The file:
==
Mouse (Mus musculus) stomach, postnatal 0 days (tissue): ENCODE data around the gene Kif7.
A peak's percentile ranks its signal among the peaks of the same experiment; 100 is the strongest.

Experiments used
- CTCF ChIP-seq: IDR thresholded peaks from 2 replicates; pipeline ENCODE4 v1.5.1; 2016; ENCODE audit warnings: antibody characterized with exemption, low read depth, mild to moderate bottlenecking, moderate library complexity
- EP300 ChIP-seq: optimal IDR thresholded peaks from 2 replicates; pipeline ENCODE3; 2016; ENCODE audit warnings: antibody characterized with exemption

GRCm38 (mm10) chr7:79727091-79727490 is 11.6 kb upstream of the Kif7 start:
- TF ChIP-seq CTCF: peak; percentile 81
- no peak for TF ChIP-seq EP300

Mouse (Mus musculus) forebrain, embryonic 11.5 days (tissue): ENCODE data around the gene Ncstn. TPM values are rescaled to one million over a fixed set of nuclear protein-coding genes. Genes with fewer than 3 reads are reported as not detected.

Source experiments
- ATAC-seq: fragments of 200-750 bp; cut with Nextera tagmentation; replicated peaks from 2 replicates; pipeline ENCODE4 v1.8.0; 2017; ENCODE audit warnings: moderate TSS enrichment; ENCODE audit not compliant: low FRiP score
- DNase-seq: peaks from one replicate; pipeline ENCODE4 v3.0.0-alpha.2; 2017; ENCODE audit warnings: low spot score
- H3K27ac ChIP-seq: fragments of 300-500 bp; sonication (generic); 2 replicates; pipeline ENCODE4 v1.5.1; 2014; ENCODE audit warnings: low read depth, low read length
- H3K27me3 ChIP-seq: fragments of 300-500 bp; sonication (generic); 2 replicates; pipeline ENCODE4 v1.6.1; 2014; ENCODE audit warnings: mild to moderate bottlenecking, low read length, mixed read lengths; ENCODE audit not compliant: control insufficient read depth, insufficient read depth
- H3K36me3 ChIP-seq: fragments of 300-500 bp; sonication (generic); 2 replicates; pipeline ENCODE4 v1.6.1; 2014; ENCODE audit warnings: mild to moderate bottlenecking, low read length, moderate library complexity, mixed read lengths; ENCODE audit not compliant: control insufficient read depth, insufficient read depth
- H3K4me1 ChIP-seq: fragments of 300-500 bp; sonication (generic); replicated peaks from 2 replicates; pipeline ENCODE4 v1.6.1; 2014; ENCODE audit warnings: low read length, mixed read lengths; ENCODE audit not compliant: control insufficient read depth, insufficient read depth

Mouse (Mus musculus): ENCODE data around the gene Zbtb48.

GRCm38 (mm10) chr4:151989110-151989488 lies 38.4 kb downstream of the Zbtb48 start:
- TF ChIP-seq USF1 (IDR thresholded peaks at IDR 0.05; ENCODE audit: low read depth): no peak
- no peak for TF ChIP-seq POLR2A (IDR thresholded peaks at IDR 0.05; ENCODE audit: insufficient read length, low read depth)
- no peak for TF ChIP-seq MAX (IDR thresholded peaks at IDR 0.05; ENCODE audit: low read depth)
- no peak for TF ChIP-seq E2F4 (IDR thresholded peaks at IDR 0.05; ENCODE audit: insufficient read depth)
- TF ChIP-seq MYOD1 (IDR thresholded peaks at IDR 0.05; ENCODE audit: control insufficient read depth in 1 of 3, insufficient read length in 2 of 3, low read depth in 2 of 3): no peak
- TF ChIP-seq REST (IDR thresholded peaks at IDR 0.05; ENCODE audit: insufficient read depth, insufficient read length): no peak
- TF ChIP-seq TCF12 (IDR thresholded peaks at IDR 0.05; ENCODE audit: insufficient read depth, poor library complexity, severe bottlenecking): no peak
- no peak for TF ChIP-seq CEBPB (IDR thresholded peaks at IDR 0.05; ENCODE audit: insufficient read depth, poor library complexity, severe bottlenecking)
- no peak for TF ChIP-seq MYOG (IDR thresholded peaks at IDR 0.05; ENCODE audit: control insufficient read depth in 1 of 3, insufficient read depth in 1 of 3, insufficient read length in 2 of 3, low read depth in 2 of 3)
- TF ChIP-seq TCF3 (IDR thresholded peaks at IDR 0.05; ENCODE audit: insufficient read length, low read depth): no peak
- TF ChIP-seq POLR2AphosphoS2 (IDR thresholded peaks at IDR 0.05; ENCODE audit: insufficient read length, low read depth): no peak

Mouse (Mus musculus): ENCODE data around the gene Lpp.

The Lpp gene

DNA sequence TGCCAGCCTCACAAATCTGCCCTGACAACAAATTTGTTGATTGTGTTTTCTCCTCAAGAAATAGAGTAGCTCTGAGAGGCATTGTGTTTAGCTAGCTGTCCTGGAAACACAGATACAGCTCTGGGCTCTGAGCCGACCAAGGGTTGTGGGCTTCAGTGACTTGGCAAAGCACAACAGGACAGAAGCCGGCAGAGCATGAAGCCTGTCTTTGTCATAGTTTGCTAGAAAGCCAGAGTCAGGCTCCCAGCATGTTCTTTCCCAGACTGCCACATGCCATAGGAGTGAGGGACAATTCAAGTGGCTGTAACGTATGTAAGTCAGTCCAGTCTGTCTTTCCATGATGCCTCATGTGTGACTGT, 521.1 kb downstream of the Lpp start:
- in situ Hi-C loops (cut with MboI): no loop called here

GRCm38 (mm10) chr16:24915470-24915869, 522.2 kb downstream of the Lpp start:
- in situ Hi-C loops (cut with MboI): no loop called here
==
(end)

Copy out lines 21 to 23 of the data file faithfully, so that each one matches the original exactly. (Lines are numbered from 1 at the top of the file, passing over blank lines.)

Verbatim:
- no peak for TF ChIP-seq MAX (IDR thresholded peaks at IDR 0.05; ENCODE audit: low read depth)
- no peak for TF ChIP-seq E2F4 (IDR thresholded peaks at IDR 0.05; ENCODE audit: insufficient read depth)
- TF ChIP-seq MYOD1 (IDR thresholded peaks at IDR 0.05; ENCODE audit: control insufficient read depth in 1 of 3, insufficient read length in 2 of 3, low read depth in 2 of 3): no peak